First, and foremost, he must appoint a senior White House official with the clout and commitment to actually make Guantanamo closure happen. There has not been such a person at the White House since Greg Craig left as White House Counsel in early 2010. There must be someone close to the President, with a broad enough mandate and directly answerable to him, who wakes up each morning thinking about how to shrink the Guantanamo population and close the camp.

Second, this White House Envoy need not develop a new paradigm for closing Guantanamo. He or she merely needs to implement the National Archives framework that the President announced three years ago. The White House Envoy should lead the Administration’s efforts to implement the three-part framework for closure of the Guantanamo detention facility specified in the President’s 2010 speech at the National Archives. That speech described a framework for how this closure could happen: through diplomatic transfers of those individuals who could be safely transferred, prosecution of those who can be tried before civilian courts when possible and military commissions where that is the only option, and third, by commencing the long-overdue legally mandated periodic review of so-called Law of War Detainees to see if any can be released, because of changes either in their attitude or in the conditions of the country to which they could be transferred.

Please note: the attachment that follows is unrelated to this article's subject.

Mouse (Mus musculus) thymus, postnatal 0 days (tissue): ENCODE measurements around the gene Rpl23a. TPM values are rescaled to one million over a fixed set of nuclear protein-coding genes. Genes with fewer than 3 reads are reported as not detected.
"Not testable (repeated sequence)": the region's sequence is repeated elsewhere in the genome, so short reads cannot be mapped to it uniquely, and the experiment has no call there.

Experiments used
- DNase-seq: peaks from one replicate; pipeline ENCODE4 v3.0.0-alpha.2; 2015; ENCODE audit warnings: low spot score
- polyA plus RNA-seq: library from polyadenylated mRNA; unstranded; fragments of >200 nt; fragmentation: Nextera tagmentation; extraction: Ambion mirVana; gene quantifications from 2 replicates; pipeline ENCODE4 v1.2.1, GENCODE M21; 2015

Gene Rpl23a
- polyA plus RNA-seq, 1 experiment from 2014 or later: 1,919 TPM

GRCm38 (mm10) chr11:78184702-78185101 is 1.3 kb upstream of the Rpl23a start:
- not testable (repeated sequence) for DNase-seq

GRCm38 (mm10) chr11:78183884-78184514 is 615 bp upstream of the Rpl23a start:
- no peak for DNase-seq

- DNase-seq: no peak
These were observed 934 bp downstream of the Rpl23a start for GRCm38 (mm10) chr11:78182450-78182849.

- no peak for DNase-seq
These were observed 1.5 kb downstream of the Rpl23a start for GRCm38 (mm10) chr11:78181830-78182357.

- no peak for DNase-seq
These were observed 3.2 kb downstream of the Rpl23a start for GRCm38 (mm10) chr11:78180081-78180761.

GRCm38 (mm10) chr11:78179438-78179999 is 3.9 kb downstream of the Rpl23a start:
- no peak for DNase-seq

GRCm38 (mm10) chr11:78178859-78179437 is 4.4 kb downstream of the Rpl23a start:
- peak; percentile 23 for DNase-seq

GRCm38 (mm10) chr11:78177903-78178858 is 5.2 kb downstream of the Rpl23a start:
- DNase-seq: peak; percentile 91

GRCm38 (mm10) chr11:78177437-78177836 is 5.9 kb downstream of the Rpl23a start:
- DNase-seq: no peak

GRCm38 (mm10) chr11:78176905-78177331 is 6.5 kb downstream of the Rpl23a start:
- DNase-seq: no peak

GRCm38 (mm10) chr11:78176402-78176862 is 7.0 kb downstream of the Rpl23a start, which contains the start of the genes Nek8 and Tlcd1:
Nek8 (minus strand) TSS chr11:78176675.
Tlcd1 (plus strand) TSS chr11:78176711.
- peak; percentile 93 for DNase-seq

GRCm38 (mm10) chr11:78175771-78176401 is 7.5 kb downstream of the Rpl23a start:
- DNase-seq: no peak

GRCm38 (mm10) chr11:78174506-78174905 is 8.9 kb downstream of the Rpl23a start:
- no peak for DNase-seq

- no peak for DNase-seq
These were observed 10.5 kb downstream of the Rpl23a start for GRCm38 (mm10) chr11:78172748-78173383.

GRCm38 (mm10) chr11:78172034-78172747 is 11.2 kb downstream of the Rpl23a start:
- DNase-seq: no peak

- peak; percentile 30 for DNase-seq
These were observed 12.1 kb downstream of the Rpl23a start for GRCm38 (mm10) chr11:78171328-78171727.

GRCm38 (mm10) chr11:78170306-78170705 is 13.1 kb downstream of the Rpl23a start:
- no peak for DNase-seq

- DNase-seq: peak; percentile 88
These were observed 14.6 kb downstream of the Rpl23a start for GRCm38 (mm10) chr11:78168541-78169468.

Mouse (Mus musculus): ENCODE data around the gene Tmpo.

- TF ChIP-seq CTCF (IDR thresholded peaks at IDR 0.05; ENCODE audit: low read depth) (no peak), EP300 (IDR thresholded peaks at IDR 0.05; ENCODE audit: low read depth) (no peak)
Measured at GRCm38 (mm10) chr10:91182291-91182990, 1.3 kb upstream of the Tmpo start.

Now, I’m all in favor of closing Gitmo and this might be one way to do it. Koh actually improves on the prior plan by admitting the indefinite detainees will have to be released as the war is over, which is legally correct but misapprehends why they’re not being released and why we have to have a Forever War to justify keeping them silent and imprisoned forever.

But Koh’s map for closing Gitmo also misrepresents why appointing Greg Craig himself to carry out the Gitmo task didn’t work. As I traced in real time (see, herehere, and here), to get Obama’s ear, Craig had to fight through Rahm Emanuel. And Rahm preferred to sell out Obama’s human rights promises in exchange for an eventually failed attempt to appease Lindsey Graham. Rahm won that fight. After Rahm won that battle, he scapegoated Craig. Ultimately, when asked why he left, Craig pointed to Rahm.

It wasn’t enough to appoint Greg Craig. Closing Gitmo either required appointing someone with the bureaucratic chops to beat Rahm or someone like him in battle, or someone whom Obama actually entrusts such a battle with. And Holder’s fate — where Obama continues to have trust in him even while he ultimately reversed his decision to try Khalid Sheikh Mohammed in NYC — shows that’s not enough. Heck, Koh stayed on for almost four years, but even battles he presumably thought he had won, like drone rules, he now appears to have lost. Ultimately, then, it’s going to take a really shrewd fighter or … it’s going to take the President wanting to invest political capital in these things more than he did three years ago.